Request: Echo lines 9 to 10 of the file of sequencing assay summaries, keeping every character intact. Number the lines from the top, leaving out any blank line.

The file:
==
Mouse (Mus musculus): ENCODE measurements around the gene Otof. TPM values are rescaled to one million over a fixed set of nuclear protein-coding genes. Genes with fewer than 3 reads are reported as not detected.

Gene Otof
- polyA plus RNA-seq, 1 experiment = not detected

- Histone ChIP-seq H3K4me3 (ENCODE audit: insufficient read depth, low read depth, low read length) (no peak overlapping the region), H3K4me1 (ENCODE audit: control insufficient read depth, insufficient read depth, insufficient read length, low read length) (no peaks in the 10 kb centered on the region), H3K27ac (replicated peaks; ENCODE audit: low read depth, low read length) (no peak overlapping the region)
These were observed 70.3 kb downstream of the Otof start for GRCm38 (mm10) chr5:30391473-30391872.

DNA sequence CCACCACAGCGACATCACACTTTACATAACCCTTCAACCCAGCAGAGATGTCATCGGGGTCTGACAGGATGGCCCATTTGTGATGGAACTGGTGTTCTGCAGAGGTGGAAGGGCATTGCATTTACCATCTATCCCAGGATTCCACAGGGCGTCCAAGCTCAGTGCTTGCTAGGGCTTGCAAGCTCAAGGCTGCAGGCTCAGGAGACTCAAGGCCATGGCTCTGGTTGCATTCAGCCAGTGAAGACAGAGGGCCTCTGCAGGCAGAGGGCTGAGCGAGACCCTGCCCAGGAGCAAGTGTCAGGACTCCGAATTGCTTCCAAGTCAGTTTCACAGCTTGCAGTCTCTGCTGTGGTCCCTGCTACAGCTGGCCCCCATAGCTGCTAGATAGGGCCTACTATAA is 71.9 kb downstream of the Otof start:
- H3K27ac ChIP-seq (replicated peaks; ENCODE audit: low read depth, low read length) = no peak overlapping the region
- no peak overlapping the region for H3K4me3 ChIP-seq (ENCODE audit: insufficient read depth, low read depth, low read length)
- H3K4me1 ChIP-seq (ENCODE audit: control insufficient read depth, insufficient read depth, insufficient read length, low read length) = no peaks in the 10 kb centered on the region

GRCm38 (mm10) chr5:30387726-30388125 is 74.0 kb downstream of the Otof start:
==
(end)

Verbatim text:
- H3K4me1 ChIP-seq (ENCODE audit: control insufficient read depth, insufficient read depth, insufficient read length, low read length) = no peaks in the 10 kb centered on the region

GRCm38 (mm10) chr5:30387726-30388125 is 74.0 kb downstream of the Otof start: